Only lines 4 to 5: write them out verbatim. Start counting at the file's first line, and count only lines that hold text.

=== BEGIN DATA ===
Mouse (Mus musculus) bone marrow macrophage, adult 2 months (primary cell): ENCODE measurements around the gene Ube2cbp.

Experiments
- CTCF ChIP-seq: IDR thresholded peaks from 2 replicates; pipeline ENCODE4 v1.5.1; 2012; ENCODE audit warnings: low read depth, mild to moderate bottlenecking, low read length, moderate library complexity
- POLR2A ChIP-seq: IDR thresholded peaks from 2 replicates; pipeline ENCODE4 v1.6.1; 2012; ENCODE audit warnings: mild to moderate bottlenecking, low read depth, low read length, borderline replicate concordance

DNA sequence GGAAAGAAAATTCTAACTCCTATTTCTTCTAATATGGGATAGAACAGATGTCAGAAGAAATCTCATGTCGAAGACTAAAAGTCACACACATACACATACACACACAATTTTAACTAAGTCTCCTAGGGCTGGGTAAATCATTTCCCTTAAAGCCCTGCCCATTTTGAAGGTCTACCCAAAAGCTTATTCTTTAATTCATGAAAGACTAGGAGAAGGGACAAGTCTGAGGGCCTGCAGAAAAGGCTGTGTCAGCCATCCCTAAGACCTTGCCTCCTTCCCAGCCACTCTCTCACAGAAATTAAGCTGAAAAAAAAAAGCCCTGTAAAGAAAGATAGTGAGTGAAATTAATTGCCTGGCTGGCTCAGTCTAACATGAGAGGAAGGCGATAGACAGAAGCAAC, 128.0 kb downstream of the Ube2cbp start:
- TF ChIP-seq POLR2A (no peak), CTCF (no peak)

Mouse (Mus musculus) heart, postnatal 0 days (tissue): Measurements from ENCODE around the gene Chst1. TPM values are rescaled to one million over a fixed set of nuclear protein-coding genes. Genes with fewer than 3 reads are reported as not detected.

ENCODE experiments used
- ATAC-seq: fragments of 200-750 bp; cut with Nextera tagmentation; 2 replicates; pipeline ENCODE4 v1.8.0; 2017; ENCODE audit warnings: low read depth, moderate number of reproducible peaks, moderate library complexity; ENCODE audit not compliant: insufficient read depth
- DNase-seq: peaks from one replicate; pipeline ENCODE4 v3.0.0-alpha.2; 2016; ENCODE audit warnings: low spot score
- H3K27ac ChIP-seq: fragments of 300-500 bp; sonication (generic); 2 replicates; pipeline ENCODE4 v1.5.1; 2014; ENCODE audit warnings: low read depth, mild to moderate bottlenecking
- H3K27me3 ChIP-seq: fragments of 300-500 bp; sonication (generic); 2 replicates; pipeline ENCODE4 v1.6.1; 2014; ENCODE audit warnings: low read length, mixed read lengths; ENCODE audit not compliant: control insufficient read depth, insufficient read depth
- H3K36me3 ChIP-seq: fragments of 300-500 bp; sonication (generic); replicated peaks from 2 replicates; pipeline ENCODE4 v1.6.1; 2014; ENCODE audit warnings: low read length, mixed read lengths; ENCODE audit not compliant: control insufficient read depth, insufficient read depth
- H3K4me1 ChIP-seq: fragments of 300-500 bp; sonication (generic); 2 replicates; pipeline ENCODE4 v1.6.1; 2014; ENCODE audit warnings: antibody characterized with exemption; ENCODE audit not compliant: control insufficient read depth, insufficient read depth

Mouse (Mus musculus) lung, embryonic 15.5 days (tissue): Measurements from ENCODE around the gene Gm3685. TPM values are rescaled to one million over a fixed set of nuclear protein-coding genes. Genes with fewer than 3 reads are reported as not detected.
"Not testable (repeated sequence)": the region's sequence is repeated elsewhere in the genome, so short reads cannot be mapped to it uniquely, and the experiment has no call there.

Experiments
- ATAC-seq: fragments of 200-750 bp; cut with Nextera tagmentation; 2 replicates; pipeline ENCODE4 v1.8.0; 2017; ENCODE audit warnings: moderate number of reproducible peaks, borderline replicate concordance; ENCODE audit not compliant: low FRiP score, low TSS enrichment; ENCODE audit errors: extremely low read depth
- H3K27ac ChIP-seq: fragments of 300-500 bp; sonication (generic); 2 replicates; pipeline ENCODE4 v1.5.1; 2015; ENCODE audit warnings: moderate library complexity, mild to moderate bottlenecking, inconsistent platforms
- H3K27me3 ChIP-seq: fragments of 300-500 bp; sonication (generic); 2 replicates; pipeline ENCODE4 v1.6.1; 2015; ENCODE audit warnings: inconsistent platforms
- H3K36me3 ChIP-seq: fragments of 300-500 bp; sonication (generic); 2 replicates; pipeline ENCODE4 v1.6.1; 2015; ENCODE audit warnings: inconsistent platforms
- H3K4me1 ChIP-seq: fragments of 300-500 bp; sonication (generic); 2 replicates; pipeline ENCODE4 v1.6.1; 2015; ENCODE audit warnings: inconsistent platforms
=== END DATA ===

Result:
- POLR2A ChIP-seq: IDR thresholded peaks from 2 replicates; pipeline ENCODE4 v1.6.1; 2012; ENCODE audit warnings: mild to moderate bottlenecking, low read depth, low read length, borderline replicate concordance

DNA sequence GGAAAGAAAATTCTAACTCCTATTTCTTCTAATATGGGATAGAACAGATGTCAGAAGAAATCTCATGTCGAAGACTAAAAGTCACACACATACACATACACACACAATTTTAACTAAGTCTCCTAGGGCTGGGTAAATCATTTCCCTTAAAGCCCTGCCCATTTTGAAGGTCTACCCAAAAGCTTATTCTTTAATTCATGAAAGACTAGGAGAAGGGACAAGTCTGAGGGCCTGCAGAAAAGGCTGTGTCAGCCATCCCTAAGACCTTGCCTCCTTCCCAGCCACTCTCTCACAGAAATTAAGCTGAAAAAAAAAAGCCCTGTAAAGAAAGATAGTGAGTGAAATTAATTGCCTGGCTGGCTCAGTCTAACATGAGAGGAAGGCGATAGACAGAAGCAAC, 128.0 kb downstream of the Ube2cbp start: